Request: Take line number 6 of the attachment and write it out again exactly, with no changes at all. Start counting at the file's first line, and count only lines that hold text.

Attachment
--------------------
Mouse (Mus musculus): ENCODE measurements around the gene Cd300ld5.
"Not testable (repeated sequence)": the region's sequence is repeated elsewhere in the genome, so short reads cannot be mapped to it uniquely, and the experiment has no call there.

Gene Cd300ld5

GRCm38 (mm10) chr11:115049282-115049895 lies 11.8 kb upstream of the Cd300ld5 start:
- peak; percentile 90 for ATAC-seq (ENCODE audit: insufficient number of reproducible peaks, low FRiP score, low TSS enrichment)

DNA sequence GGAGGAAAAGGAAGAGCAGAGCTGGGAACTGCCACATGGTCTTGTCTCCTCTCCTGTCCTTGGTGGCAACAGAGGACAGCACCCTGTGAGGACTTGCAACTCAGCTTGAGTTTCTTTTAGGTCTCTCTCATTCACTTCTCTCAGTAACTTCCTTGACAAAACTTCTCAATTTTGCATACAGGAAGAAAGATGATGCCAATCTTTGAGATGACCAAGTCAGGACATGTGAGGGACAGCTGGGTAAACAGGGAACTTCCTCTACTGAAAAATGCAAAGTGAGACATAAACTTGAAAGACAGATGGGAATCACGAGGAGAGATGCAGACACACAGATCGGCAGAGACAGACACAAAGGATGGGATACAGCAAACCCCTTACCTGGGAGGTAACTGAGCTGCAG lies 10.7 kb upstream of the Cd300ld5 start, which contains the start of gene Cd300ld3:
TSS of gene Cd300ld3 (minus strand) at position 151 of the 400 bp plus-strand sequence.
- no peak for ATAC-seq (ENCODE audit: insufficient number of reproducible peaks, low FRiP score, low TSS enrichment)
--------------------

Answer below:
DNA sequence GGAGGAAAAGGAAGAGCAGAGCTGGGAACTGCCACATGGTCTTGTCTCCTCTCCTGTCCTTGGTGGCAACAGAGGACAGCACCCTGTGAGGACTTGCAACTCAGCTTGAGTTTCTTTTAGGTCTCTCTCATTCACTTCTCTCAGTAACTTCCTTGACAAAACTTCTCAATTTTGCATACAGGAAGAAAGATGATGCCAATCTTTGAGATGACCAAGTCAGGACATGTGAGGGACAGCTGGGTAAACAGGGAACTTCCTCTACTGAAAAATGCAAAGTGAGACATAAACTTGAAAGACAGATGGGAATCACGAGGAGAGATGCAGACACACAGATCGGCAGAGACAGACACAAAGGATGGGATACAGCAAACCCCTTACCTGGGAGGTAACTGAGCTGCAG lies 10.7 kb upstream of the Cd300ld5 start, which contains the start of gene Cd300ld3: